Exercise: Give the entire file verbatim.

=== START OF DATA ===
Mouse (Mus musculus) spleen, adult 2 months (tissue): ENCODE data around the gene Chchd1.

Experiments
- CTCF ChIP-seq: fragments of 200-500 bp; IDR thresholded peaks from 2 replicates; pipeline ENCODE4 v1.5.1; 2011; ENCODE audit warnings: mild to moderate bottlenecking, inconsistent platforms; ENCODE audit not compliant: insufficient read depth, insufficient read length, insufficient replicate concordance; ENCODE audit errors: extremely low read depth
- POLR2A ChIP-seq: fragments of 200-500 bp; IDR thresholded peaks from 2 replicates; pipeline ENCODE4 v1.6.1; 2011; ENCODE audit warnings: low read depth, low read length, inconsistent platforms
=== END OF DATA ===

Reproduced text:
Mouse (Mus musculus) spleen, adult 2 months (tissue): ENCODE data around the gene Chchd1.

Experiments
- CTCF ChIP-seq: fragments of 200-500 bp; IDR thresholded peaks from 2 replicates; pipeline ENCODE4 v1.5.1; 2011; ENCODE audit warnings: mild to moderate bottlenecking, inconsistent platforms; ENCODE audit not compliant: insufficient read depth, insufficient read length, insufficient replicate concordance; ENCODE audit errors: extremely low read depth
- POLR2A ChIP-seq: fragments of 200-500 bp; IDR thresholded peaks from 2 replicates; pipeline ENCODE4 v1.6.1; 2011; ENCODE audit warnings: low read depth, low read length, inconsistent platforms